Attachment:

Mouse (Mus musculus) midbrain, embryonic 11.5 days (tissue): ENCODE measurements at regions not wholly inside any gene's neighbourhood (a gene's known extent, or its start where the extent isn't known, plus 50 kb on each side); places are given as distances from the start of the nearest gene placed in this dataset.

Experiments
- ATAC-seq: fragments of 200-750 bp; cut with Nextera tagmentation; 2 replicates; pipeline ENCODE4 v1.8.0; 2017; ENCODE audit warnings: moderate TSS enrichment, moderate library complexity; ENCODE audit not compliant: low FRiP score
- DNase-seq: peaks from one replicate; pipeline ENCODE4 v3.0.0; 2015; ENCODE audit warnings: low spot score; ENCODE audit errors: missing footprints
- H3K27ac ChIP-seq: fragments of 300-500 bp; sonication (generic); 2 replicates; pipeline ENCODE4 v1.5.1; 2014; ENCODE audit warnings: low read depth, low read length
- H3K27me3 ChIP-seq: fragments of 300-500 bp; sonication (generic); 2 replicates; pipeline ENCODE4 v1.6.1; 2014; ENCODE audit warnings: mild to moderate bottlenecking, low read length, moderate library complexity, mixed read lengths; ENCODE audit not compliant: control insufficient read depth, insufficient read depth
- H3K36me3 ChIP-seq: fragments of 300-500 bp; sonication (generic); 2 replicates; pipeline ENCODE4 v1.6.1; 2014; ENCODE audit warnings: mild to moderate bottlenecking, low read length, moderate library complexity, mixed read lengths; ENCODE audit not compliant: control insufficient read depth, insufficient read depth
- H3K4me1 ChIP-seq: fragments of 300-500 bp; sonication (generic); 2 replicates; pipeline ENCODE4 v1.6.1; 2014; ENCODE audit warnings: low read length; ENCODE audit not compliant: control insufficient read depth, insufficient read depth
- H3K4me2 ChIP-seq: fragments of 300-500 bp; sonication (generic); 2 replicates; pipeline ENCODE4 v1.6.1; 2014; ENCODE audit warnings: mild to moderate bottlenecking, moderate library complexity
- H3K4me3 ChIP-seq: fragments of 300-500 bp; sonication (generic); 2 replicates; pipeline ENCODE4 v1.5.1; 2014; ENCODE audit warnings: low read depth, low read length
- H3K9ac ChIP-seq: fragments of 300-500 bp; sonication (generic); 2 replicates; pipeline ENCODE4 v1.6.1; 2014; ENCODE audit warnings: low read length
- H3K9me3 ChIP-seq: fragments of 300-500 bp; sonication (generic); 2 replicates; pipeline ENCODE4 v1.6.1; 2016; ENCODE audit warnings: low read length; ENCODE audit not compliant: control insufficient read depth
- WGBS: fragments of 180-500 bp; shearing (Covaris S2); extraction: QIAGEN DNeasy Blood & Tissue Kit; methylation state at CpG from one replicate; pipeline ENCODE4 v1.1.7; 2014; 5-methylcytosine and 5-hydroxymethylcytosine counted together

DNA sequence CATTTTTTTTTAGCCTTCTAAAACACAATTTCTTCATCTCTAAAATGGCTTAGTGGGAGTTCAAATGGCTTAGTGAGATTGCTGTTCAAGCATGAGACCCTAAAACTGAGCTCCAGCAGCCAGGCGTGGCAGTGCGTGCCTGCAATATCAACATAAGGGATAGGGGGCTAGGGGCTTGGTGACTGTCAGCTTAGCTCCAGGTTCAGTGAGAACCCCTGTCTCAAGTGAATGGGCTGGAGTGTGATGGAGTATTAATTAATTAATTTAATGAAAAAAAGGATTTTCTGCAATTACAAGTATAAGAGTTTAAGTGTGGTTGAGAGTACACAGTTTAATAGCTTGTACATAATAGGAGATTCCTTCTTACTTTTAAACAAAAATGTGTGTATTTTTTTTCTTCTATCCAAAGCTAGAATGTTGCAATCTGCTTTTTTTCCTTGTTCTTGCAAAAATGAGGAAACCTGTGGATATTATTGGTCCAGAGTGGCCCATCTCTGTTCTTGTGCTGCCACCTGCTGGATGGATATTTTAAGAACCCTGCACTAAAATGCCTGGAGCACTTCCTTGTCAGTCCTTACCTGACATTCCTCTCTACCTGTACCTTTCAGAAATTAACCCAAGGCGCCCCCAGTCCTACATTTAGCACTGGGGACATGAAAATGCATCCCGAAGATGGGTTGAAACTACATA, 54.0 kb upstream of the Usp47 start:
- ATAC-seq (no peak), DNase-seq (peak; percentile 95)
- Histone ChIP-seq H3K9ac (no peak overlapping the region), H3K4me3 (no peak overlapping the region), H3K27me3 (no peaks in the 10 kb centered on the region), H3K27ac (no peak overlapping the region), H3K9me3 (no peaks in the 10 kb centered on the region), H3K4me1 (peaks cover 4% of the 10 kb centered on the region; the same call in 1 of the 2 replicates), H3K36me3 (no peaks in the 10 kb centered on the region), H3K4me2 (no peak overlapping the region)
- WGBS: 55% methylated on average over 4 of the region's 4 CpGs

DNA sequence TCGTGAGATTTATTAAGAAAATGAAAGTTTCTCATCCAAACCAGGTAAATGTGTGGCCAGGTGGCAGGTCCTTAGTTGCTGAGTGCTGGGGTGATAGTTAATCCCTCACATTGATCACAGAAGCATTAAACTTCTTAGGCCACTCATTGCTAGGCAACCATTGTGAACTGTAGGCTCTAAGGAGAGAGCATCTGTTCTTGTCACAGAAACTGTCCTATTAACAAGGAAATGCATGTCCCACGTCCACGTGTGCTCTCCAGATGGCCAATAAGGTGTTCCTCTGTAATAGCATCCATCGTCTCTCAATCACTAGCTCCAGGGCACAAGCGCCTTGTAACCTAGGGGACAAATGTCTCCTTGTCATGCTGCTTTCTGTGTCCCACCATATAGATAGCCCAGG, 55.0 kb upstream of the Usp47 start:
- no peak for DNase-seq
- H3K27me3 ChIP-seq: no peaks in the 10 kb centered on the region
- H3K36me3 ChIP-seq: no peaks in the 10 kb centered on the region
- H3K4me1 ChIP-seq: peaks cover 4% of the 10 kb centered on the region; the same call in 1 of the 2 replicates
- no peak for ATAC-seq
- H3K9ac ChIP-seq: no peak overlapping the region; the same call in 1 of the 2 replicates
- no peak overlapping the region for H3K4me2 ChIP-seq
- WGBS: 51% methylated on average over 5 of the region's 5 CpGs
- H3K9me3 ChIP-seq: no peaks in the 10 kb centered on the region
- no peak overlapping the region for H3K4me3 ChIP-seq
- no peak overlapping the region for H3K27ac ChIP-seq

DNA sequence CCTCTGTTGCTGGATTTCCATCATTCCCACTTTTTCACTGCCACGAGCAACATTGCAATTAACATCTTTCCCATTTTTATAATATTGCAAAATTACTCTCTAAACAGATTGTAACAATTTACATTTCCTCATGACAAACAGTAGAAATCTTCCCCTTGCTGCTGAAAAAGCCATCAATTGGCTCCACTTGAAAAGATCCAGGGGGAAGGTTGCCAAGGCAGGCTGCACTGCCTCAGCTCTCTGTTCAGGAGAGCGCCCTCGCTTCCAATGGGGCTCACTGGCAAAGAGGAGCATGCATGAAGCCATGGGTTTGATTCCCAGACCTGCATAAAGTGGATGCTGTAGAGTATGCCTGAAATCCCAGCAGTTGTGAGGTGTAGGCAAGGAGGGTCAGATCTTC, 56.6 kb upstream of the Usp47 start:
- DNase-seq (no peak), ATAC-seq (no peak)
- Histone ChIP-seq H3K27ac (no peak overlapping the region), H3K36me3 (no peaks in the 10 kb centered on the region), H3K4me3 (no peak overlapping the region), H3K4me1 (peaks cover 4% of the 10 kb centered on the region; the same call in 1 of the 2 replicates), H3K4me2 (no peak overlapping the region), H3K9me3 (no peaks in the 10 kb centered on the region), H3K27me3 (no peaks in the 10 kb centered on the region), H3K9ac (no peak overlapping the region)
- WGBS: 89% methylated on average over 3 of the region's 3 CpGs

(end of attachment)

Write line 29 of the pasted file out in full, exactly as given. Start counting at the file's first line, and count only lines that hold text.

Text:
- no peak overlapping the region for H3K27ac ChIP-seq